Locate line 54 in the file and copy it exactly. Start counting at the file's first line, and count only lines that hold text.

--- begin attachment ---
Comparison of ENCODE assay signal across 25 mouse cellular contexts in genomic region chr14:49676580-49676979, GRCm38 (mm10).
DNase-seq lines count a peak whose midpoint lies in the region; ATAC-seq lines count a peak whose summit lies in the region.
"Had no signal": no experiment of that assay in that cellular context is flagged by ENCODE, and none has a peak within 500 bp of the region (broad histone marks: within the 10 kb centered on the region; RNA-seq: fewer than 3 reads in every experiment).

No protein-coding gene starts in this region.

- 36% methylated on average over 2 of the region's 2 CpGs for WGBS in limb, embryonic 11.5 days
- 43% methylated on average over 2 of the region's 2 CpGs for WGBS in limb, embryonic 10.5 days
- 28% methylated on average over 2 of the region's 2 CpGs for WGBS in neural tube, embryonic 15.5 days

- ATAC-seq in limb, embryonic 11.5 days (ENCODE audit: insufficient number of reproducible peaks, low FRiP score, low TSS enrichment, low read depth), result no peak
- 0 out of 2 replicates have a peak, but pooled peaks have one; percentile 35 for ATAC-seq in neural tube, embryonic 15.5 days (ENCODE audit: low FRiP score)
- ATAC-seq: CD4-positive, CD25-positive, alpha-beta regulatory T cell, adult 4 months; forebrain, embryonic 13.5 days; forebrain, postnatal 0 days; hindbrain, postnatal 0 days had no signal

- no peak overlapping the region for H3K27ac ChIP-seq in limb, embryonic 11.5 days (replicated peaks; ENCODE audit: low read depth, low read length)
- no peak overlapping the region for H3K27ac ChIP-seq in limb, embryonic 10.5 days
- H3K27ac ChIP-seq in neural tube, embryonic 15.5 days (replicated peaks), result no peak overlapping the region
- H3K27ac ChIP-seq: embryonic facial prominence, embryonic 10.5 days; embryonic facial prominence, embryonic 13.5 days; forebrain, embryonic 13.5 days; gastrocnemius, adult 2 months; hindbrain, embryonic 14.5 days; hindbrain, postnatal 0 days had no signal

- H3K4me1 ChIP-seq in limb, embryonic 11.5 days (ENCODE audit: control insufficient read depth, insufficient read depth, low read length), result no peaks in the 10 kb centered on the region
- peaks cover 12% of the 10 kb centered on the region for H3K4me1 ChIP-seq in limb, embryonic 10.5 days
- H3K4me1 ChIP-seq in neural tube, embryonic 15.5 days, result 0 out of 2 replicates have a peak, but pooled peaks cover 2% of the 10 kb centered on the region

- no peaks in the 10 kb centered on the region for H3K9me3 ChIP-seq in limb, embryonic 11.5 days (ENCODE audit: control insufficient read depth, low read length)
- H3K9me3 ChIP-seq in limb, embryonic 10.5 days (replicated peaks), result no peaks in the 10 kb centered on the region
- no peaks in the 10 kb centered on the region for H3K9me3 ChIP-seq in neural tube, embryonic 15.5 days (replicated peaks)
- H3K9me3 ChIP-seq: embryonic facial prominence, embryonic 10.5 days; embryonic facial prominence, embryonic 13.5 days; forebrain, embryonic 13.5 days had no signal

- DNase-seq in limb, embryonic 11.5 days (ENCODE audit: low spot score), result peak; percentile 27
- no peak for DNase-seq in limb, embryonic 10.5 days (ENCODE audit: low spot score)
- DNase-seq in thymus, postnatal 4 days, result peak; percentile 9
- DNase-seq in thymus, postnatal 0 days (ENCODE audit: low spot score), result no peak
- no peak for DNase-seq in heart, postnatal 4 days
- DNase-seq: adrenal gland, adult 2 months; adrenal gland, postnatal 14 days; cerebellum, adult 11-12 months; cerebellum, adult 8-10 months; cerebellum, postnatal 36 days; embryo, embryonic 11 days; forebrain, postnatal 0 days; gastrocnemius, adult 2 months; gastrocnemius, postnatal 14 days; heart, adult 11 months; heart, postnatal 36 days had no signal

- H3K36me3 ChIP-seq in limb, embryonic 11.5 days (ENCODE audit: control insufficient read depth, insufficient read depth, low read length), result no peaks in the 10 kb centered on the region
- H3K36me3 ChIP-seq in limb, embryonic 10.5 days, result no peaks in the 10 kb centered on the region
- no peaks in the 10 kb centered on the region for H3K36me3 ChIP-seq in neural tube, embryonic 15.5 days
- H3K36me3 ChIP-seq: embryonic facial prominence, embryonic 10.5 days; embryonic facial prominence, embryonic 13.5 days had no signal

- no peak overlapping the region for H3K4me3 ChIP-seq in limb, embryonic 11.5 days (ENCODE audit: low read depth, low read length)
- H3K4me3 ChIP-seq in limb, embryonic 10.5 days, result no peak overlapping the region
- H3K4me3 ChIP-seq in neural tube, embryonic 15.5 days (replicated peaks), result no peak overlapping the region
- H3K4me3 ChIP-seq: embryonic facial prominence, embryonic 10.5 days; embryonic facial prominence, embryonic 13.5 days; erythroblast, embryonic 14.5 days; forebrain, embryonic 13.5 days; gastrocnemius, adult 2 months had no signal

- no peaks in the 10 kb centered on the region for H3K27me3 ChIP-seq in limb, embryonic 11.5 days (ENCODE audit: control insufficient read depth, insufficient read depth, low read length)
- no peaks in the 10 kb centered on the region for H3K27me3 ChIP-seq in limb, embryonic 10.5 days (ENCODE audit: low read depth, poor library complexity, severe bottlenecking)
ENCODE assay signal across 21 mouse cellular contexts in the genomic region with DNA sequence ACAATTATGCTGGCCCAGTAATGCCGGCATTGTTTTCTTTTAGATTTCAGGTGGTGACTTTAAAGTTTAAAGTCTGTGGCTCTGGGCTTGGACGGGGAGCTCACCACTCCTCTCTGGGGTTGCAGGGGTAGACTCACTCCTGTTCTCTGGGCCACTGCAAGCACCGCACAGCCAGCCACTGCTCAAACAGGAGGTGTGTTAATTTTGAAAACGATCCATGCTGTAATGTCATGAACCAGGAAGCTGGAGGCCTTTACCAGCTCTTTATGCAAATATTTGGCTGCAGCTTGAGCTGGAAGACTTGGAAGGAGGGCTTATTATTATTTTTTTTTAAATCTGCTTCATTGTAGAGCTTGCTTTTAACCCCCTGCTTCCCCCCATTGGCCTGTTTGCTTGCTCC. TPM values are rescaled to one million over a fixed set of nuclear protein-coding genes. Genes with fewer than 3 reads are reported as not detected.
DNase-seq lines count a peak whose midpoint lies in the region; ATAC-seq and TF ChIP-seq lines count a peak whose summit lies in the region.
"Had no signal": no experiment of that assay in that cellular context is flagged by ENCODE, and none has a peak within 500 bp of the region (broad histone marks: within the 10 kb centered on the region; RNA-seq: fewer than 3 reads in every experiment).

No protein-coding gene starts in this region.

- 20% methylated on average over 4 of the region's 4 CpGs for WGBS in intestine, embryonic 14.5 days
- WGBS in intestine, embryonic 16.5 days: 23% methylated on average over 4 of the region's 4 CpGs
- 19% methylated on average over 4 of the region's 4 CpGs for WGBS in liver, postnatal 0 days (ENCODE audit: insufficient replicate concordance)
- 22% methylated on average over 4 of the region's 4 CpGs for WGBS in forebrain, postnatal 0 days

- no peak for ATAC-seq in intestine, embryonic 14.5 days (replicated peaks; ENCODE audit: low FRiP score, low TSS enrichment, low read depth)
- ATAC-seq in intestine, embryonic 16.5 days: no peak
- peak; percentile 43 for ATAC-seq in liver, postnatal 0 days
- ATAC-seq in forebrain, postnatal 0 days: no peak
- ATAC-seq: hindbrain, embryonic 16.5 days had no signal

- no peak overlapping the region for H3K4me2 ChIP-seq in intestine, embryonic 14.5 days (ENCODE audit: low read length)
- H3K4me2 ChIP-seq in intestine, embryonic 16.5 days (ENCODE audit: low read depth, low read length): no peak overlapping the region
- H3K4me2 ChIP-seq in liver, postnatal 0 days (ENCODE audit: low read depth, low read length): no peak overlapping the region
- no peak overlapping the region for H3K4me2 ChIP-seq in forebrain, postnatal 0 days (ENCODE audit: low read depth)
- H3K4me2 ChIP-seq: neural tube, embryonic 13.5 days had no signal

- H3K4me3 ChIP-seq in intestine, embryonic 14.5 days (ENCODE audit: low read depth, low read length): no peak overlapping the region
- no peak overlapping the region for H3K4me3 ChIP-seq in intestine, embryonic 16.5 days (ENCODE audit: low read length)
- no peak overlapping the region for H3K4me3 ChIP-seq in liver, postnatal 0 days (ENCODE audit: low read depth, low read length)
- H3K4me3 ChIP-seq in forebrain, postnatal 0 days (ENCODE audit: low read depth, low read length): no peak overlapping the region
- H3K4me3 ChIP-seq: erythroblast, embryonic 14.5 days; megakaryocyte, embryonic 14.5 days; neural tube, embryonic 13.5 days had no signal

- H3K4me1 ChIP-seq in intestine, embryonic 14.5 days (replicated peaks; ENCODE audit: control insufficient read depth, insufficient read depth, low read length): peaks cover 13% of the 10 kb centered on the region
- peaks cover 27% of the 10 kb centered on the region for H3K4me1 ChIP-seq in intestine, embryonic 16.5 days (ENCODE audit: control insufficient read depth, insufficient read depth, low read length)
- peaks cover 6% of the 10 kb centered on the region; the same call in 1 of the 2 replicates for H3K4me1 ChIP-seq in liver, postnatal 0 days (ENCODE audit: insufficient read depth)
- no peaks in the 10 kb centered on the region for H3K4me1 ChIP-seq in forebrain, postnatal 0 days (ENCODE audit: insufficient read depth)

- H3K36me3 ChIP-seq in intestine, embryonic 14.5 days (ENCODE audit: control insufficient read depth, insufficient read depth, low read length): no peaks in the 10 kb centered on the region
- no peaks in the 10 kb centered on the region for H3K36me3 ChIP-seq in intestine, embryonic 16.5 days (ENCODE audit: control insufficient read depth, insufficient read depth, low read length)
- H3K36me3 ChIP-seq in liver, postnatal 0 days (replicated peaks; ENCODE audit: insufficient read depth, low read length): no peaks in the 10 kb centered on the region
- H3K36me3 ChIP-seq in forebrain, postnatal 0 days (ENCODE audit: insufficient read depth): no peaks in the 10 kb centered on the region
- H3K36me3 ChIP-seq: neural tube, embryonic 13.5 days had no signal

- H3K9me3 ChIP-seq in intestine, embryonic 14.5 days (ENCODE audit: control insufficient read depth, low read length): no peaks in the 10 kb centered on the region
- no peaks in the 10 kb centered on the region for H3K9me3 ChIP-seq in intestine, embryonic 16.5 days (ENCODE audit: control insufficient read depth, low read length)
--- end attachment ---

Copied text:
- no peak overlapping the region for H3K4me2 ChIP-seq in forebrain, postnatal 0 days (ENCODE audit: low read depth)